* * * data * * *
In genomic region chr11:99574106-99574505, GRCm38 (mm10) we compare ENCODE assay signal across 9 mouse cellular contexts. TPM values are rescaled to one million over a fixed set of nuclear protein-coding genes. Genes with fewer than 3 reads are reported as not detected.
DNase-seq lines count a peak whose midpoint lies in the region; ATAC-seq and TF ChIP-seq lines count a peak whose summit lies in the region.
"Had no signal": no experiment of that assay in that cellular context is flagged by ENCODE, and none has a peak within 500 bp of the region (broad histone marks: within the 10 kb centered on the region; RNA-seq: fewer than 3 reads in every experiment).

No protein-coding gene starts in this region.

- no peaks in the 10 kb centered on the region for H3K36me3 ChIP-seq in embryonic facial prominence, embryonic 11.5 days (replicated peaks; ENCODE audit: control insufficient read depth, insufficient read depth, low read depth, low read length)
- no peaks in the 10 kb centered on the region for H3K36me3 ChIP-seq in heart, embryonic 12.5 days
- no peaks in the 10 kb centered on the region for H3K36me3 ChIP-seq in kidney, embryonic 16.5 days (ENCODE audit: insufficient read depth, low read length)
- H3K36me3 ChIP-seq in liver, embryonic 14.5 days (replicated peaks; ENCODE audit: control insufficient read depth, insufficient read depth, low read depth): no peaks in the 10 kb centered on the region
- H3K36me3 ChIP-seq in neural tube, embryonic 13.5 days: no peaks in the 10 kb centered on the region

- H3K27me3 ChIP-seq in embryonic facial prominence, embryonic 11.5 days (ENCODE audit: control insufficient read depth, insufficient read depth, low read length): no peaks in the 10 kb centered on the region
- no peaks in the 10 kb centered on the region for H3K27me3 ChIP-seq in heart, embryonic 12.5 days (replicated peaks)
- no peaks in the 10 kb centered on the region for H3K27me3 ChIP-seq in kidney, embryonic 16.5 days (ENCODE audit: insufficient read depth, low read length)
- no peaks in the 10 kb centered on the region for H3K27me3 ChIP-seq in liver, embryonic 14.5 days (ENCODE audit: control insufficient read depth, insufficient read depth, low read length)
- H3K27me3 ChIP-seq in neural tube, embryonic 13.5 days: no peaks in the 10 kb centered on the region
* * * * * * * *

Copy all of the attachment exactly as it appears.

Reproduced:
In genomic region chr11:99574106-99574505, GRCm38 (mm10) we compare ENCODE assay signal across 9 mouse cellular contexts. TPM values are rescaled to one million over a fixed set of nuclear protein-coding genes. Genes with fewer than 3 reads are reported as not detected.
DNase-seq lines count a peak whose midpoint lies in the region; ATAC-seq and TF ChIP-seq lines count a peak whose summit lies in the region.
"Had no signal": no experiment of that assay in that cellular context is flagged by ENCODE, and none has a peak within 500 bp of the region (broad histone marks: within the 10 kb centered on the region; RNA-seq: fewer than 3 reads in every experiment).

No protein-coding gene starts in this region.

- no peaks in the 10 kb centered on the region for H3K36me3 ChIP-seq in embryonic facial prominence, embryonic 11.5 days (replicated peaks; ENCODE audit: control insufficient read depth, insufficient read depth, low read depth, low read length)
- no peaks in the 10 kb centered on the region for H3K36me3 ChIP-seq in heart, embryonic 12.5 days
- no peaks in the 10 kb centered on the region for H3K36me3 ChIP-seq in kidney, embryonic 16.5 days (ENCODE audit: insufficient read depth, low read length)
- H3K36me3 ChIP-seq in liver, embryonic 14.5 days (replicated peaks; ENCODE audit: control insufficient read depth, insufficient read depth, low read depth): no peaks in the 10 kb centered on the region
- H3K36me3 ChIP-seq in neural tube, embryonic 13.5 days: no peaks in the 10 kb centered on the region

- H3K27me3 ChIP-seq in embryonic facial prominence, embryonic 11.5 days (ENCODE audit: control insufficient read depth, insufficient read depth, low read length): no peaks in the 10 kb centered on the region
- no peaks in the 10 kb centered on the region for H3K27me3 ChIP-seq in heart, embryonic 12.5 days (replicated peaks)
- no peaks in the 10 kb centered on the region for H3K27me3 ChIP-seq in kidney, embryonic 16.5 days (ENCODE audit: insufficient read depth, low read length)
- no peaks in the 10 kb centered on the region for H3K27me3 ChIP-seq in liver, embryonic 14.5 days (ENCODE audit: control insufficient read depth, insufficient read depth, low read length)
- H3K27me3 ChIP-seq in neural tube, embryonic 13.5 days: no peaks in the 10 kb centered on the region